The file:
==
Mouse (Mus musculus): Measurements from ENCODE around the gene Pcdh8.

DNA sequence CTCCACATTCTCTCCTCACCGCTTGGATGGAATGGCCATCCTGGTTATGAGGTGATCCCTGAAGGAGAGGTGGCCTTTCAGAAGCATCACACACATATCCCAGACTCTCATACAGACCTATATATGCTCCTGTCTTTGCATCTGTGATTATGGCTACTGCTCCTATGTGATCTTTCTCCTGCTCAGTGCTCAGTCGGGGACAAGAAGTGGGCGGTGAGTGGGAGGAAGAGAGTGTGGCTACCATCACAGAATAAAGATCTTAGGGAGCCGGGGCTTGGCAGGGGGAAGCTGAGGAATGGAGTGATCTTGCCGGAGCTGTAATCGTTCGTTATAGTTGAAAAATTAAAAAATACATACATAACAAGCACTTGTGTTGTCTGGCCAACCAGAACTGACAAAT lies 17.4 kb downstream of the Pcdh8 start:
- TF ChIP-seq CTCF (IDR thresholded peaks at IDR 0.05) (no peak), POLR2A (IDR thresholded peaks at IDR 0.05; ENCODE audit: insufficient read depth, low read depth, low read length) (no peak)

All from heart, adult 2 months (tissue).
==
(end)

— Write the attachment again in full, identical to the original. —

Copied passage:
Mouse (Mus musculus): Measurements from ENCODE around the gene Pcdh8.

DNA sequence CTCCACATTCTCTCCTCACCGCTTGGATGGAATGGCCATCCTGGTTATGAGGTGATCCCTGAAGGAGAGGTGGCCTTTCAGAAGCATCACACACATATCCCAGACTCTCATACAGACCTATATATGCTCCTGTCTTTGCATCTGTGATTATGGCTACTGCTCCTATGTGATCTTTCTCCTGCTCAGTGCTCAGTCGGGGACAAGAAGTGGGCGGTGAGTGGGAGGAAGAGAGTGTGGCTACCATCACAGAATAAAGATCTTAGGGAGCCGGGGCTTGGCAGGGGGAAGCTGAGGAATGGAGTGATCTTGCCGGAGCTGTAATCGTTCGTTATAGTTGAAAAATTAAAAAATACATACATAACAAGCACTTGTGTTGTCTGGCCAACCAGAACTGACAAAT lies 17.4 kb downstream of the Pcdh8 start:
- TF ChIP-seq CTCF (IDR thresholded peaks at IDR 0.05) (no peak), POLR2A (IDR thresholded peaks at IDR 0.05; ENCODE audit: insufficient read depth, low read depth, low read length) (no peak)

All from heart, adult 2 months (tissue).